Featured Interview With Naomi Brickel
Tell us a little about yourself. Where were you raised? Where do you live now?
I’m a mom first. I have six kids (including my son in Heaven), an amazing dog named Kelly, and I live in New Rochelle, NY. Professionally, my expertise is in youth and family engagement and I’ve presented to thousands in workshops and at state and national conferences. I’ve worked with young adults to promote their self-determination and empowerment, helped families in the practical and emotional aspects of navigating disability service systems across the lifespan, and worked with professionals to build capacity for more inclusive communities. My favorite things are cooking, wine, mixing fun cocktails, and Puerto Rico.
At what age did you realize your fascination with books? When did you start writing?
I’ve loved reading since I got through my very first book, “Hop on Pop,” all by myself. My Dad always gave me books, and we would read together, which made me feel special in our large family. I’ve always enjoyed writing too. I’ve done a bit of poetry over the years, and write a lot for my work, but “Not to Spoil the Ending…” is my first published work. Hopefully not the last!
Who are your favorite authors to read? What is your favorite genre to read. Who Inspires you in your writings?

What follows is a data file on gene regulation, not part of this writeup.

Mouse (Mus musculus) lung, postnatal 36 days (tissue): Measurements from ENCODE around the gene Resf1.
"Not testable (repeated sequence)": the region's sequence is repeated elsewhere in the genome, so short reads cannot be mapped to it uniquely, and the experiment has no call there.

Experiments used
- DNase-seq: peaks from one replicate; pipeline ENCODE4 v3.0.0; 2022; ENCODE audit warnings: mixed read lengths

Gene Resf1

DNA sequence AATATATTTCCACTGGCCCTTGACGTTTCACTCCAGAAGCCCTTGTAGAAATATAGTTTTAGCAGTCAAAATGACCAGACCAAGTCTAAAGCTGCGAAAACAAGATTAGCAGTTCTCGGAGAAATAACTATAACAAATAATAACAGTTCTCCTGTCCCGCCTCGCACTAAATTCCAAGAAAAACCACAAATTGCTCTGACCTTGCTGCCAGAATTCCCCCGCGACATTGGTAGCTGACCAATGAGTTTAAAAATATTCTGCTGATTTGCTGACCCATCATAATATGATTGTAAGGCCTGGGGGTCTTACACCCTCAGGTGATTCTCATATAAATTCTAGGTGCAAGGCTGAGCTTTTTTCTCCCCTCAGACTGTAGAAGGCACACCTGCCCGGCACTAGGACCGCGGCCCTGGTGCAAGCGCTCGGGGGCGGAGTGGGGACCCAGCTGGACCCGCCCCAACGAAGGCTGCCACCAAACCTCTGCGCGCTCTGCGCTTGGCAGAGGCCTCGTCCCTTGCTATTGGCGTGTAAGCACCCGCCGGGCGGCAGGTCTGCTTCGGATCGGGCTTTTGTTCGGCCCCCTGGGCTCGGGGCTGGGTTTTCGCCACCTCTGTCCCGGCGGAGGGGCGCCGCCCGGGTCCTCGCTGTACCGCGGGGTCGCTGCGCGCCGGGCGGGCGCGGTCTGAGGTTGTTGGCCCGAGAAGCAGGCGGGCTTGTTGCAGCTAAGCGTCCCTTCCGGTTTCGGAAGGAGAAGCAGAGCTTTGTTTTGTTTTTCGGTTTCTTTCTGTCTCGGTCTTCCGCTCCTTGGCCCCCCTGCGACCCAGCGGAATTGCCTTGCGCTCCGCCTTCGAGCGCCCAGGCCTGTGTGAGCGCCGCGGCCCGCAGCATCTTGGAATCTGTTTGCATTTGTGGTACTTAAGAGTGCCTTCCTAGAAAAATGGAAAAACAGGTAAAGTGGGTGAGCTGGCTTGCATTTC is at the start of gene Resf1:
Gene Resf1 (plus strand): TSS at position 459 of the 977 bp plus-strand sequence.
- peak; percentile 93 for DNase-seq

I love spiritual and self help. In my heart and soul I’ve been most influenced by Brene Brown, Eckhart Tolle, and Fr. Richard Rohr. I think my own book, even if it’s not fiction, is similar to “The Shack” by Wm. Paul Young.
Tell us a little about your latest book?
Not to Spoil the Ending… but everything is going to be ok is an inspirational non-fiction narrative that details the harrowing tragedy experienced in the sudden loss of my 15-year-old son and the subsequent anguish and then uplifting reflection which uncovered simple yet profound insights about peace and joy. Building on my own foundation in the wisdom and writings of Brene Brown, Eckhart Tolle, and Richard Rohr, I present Adam’s unique, playful, and poignant framework for happiness – one so uncomplicated it could only have come from a boy – developed through the recollections of kids who knew him and their recorded messages in a funeral visitation book. It is a powerful tribute to kindness, exhibited through stories of Adam’s life and incidents in the aftermath, and a testimony to redemption (see the cameo with former NFL superstar, Ray Rice).
I think that when I first started writing, I was motivated mostly by a desperate mom’s need to preserve any piece of my son’s life I could cling to, trying to get as much as I could into one place – memories kids had shared with me of his life, experiences after that emanated his presence, dreams, etc. I did not start with them, but what percolated out as I wrote were very powerful messages about peace and joy, and making this world more hopeful and heavenly. Most amazing was how simple and yet life changing it all was.
I’m moved by how much of an impact it’s had on those who’ve read it. I’ve gotten letters and emails, and have literally been stopped on the street on numerous occasions by people I knew barely, or not at all, just to tell me how much reading it changed their life. An antidote for today’s anxiety, filled with comforting insights about making our world more happy, hopeful and heavenly, it’s been called a “must-read for anyone who has loved and lost, or who may need beacons of ‘lights’ in these seemingly dark times.”
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